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Supreme Court Strikes Down 'Anti-Prostitution Pledge' for HIV/AIDS Groups

Supreme Court Strikes Down 'Anti-Prostitution Pledge' for HIV/AIDS Groups

June 21, 2013 — The Supreme Court on Thursday in a 6-2 decision ruled that the federal government cannot require private groups to denounce sex work in order to qualify for public funding for anti-HIV/AIDS programs overseas, NPR's "Shots" reports (Totenberg, "Shots," NPR, 6/20).

At issue was a 2003 law requiring that non-governmental organizations that receive federal grants to fight HIV/AIDS abroad pledge to explicitly oppose sex work and sex trafficking. The justices were asked to decide whether the restrictions Congress may place on private groups that carry out work backed by the federal government are constitutional.

The Supreme Court case stems from the government's efforts to overturn a 2011 ruling by the 2nd U.S. Circuit Court of Appeals, which agreed with the groups that the requirement -- as part of a provision in the U.S. Leadership Against HIV/AIDS, Tuberculosis and Malaria Act of 2003 -- undermines their anti-HIV/AIDS initiatives and violates their free-speech rights.

In particular, the groups argued that the pledge requires them to serve the government's interests outside the confines of the anti-HIV/AIDS programs. The pledge also can be counterproductive to efforts to curb HIV/AIDS among sex workers, they contended. Meanwhile, the federal government argued that it could prefer "organizations that agree" with its policies because those organizations would be the most likely to implement its anti-HIV/AIDS initiatives correctly (Women's Health Policy Report, 4/23).

Majority Ruling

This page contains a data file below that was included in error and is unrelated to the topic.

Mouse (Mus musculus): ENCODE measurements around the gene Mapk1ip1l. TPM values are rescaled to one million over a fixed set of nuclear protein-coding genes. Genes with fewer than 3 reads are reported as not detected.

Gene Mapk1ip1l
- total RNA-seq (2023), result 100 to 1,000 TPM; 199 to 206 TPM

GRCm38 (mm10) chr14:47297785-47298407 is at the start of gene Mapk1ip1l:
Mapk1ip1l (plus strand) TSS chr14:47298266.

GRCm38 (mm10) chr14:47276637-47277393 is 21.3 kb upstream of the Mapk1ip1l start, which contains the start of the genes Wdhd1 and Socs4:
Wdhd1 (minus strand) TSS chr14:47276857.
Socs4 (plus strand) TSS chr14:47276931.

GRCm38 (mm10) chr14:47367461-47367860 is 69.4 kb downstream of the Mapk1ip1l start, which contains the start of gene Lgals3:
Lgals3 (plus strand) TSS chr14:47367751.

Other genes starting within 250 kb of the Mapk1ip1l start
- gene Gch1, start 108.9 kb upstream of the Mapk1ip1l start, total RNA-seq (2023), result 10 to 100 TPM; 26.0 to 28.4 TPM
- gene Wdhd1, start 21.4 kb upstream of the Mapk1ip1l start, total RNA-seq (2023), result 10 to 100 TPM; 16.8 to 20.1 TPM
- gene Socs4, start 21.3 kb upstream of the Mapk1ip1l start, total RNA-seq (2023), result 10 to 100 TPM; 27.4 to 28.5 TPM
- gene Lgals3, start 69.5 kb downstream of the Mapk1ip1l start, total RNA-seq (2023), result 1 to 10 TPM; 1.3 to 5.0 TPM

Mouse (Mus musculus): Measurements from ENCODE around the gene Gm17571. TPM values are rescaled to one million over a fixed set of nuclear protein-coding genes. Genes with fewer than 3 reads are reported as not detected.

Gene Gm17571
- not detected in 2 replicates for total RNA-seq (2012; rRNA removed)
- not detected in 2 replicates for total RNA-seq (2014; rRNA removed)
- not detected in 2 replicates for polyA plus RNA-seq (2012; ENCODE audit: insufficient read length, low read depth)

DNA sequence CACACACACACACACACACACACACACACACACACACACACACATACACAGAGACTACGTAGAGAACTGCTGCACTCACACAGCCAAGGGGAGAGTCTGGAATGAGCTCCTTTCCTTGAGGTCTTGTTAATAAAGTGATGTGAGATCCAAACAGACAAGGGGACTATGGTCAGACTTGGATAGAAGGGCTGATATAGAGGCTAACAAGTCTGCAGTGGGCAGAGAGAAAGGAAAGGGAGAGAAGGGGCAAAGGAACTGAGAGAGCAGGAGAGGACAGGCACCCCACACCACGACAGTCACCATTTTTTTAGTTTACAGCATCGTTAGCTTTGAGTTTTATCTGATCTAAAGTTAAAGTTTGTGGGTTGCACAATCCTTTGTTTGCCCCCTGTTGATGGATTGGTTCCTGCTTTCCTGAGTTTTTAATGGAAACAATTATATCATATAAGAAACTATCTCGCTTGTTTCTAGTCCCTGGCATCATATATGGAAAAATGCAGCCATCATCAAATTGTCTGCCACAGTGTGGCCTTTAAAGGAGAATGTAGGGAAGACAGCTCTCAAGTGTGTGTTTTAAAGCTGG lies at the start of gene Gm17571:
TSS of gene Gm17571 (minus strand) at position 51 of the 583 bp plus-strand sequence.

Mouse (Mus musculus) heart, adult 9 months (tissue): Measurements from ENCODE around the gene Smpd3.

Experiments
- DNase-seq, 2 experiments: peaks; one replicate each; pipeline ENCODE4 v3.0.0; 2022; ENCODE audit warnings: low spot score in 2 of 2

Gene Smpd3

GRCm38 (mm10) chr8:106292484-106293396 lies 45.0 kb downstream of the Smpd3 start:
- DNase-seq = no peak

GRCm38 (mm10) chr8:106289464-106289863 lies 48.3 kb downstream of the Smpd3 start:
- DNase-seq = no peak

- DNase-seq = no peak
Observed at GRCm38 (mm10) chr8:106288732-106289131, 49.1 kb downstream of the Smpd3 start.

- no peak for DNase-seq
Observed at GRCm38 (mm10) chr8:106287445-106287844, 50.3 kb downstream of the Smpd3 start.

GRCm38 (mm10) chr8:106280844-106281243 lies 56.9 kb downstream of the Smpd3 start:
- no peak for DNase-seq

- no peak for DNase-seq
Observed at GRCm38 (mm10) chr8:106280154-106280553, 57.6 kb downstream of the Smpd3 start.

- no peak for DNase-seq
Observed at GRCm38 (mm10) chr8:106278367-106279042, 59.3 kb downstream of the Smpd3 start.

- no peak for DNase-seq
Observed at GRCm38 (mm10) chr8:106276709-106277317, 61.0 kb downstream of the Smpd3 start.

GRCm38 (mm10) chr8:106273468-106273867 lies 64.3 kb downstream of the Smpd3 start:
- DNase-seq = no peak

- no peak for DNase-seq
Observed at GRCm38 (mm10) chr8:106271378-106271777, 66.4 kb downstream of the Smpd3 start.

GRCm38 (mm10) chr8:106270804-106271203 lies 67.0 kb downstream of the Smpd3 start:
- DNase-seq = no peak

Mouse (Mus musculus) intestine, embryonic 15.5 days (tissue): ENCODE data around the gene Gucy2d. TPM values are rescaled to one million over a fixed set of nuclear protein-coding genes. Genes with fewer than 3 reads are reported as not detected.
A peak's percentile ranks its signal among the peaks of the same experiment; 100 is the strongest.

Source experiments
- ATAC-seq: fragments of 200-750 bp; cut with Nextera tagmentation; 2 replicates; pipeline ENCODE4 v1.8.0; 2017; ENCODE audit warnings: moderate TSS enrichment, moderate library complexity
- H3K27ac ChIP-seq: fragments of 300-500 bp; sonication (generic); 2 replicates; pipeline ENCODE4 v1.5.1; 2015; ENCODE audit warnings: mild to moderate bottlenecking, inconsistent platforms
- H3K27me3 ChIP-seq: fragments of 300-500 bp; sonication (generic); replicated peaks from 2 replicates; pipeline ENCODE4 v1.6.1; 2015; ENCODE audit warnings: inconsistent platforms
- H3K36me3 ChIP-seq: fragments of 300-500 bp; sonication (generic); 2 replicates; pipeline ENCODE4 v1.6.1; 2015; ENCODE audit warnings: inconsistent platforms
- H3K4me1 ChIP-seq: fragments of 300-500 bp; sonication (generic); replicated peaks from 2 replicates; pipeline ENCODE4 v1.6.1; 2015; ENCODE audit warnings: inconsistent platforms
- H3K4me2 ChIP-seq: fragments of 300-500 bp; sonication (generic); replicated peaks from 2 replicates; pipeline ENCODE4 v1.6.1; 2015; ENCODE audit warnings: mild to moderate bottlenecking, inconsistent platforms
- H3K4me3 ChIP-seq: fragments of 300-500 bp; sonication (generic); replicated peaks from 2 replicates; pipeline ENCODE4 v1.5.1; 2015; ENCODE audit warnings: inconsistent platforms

In the majority opinion, Chief Justice John Roberts said the provision violated NGOs' First Amendment rights because it required recipients "to pledge allegiance to the government's policy of eradicating prostitution." He acknowledged that the Supreme Court's jurisprudence on "unconstitutional conditions" is "hardly clear" but said a line is crossed when the government seeks "to leverage funding to regulate speech outside the contours of the program itself" (Liptak, New York Times, 6/20).

Roberts wrote, "By requiring [grant] recipients to profess a specific belief, the Policy Requirement goes beyond defining the limits of the federally funded program to defining the recipient" ("Shots," NPR, 6/20). He added, "A recipient cannot avow the belief dictated" by the government "and then turn around and assert a contrary belief, or claim neutrality, when participating in activities on its own time and dime" (New York Times, 6/20).

Roberts was joined in the ruling by Justices Samuel Alito, Ruth Bader Ginsburg, Stephen Breyer, Anthony Kennedy and Sonia Sotomayor. Justice Elena Kagan, who likely worked on the case when she was solicitor general, recused herself (Barnes, Washington Post, 6/20).

Justices Scalia, Thomas Dissent

In dissent, Justice Antonin Scalia -- joined by Justice Clarence Thomas -- wrote that the condition was "nothing more than a means of selecting suitable agents to implement the Government's chosen strategy to eradicate HIV/AIDS" (Bravin, Wall Street Journal, 6/20).

He added, "That seems to me a matter of the most common common sense." He noted that, for example, "A federal program to encourage healthy eating habits need not be administered by the American Gourmet Society" (New York Times, 6/20).